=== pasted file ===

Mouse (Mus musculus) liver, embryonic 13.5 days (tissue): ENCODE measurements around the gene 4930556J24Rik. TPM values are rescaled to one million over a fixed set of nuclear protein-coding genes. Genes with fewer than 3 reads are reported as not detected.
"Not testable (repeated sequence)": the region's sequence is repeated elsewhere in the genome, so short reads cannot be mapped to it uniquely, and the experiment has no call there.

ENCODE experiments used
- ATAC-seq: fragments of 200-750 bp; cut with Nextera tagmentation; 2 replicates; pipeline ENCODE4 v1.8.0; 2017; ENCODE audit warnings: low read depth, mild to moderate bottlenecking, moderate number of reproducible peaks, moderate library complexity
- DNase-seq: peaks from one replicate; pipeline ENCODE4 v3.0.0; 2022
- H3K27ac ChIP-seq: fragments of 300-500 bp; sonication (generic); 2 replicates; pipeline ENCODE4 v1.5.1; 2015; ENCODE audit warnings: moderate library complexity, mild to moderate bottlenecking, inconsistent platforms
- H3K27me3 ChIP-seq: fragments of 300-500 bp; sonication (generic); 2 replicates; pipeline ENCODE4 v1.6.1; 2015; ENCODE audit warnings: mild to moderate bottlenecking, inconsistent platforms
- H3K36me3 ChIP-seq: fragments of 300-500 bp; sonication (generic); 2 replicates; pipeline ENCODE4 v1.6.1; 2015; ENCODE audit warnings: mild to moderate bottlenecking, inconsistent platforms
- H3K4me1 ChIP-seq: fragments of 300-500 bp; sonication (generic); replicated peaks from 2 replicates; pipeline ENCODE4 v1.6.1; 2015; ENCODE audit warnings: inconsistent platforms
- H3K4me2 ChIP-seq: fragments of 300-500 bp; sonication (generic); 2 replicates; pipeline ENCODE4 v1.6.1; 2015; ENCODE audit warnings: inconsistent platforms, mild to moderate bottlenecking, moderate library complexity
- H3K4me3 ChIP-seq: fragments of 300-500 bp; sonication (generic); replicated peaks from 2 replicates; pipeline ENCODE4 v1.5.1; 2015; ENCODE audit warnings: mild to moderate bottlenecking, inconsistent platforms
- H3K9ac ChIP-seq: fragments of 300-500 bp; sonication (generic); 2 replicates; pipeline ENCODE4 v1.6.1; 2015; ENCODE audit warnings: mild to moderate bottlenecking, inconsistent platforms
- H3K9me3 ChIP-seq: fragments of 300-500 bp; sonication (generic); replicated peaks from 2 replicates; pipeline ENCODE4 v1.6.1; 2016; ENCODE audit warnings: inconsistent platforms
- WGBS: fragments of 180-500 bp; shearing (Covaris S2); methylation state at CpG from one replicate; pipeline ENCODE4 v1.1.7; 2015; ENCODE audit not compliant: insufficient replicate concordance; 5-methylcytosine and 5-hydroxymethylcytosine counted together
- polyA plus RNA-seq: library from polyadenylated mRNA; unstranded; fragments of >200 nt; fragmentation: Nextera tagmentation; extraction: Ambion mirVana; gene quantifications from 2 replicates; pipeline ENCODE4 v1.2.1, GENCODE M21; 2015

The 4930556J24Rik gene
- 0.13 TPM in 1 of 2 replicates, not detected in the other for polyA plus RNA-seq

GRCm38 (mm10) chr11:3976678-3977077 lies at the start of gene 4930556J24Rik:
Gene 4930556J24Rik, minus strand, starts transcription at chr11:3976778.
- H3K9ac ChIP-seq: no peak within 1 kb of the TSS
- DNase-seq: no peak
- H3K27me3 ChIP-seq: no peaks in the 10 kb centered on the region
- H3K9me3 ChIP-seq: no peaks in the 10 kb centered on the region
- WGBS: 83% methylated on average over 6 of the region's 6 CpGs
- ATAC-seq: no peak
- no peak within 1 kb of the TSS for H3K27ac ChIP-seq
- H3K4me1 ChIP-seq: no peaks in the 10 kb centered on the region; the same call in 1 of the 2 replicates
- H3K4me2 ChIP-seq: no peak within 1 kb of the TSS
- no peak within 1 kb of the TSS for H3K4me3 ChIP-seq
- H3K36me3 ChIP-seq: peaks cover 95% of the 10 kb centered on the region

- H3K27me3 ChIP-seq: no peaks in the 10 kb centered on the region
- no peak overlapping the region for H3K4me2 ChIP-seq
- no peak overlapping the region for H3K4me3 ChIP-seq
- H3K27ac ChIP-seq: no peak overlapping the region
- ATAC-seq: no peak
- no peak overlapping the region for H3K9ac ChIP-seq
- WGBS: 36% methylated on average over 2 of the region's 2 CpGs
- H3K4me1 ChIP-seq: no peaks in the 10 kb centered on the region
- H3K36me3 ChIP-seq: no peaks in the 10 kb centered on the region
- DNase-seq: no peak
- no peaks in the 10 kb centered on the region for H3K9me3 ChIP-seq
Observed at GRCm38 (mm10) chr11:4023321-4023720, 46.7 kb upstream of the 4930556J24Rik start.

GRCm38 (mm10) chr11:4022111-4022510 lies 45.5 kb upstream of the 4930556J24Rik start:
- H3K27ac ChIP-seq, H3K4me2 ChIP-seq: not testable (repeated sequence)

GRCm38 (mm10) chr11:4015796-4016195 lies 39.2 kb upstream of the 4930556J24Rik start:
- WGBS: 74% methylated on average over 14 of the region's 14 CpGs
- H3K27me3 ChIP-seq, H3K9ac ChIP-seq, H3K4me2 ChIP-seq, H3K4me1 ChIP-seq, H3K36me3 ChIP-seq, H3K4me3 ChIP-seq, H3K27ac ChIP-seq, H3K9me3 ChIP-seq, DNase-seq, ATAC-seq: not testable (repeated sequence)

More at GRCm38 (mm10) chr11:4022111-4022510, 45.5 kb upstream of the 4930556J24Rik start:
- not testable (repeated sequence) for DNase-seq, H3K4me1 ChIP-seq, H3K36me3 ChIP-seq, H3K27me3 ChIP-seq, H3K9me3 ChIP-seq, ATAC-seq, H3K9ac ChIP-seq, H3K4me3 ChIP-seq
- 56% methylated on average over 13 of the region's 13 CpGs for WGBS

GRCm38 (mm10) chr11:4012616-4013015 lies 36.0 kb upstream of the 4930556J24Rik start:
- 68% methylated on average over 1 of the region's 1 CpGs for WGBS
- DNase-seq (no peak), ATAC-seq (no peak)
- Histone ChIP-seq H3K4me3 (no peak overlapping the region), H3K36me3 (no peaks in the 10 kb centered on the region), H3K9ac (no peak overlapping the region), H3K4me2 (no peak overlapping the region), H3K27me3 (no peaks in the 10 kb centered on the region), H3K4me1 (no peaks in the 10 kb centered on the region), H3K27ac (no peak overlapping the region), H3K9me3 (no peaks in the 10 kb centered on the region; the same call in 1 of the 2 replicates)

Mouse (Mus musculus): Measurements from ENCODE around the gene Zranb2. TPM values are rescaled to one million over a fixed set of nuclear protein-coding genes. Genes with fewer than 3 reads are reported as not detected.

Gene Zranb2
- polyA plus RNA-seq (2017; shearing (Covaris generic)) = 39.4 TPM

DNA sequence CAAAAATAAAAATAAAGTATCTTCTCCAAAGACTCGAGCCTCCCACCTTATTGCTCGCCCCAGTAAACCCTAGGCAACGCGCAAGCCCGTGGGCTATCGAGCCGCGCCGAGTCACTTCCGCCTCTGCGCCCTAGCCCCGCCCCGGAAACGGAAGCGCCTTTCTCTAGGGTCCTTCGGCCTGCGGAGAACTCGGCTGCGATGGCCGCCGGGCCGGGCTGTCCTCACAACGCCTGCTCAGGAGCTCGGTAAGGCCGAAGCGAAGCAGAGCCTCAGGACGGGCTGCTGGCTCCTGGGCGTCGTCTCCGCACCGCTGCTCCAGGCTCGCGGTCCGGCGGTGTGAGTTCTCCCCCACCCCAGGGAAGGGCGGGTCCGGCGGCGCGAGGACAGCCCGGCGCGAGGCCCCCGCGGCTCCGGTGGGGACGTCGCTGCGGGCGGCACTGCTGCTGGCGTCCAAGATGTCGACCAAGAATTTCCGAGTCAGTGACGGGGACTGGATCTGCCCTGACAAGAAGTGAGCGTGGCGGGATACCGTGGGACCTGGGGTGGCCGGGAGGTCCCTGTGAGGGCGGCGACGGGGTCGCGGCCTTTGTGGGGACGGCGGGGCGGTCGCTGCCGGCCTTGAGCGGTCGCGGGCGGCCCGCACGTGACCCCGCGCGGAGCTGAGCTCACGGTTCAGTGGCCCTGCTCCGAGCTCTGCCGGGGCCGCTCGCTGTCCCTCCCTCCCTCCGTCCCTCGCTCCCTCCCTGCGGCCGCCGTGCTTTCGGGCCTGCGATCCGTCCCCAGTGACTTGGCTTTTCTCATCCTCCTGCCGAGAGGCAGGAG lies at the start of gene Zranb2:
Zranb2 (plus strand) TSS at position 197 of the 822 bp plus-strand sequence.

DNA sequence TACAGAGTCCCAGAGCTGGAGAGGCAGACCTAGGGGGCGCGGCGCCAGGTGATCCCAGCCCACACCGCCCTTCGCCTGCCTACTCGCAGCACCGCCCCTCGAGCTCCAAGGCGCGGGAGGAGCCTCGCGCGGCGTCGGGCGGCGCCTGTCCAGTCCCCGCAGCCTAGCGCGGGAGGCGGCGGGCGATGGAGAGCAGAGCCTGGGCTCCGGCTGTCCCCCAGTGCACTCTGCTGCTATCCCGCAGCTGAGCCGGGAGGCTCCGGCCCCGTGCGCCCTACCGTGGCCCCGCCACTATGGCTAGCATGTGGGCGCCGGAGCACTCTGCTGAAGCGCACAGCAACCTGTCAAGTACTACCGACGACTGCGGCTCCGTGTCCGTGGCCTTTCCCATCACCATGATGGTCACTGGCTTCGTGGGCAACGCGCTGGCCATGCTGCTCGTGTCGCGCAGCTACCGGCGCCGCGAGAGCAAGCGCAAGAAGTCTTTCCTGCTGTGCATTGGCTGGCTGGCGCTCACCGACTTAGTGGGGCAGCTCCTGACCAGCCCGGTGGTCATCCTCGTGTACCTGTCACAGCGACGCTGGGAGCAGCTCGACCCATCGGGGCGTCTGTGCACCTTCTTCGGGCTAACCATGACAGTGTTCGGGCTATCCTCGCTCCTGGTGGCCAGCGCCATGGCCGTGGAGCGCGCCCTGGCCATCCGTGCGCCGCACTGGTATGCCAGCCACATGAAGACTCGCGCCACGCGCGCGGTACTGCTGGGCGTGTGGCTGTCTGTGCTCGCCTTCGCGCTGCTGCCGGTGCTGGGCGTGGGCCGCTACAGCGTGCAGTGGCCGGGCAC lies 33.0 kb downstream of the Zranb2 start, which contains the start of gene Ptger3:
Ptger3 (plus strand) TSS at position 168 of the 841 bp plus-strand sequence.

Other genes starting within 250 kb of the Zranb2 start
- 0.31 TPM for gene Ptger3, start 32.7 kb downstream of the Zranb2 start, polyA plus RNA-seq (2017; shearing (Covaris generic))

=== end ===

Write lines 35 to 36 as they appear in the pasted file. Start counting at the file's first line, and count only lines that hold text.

- ATAC-seq: no peak
- no peak overlapping the region for H3K9ac ChIP-seq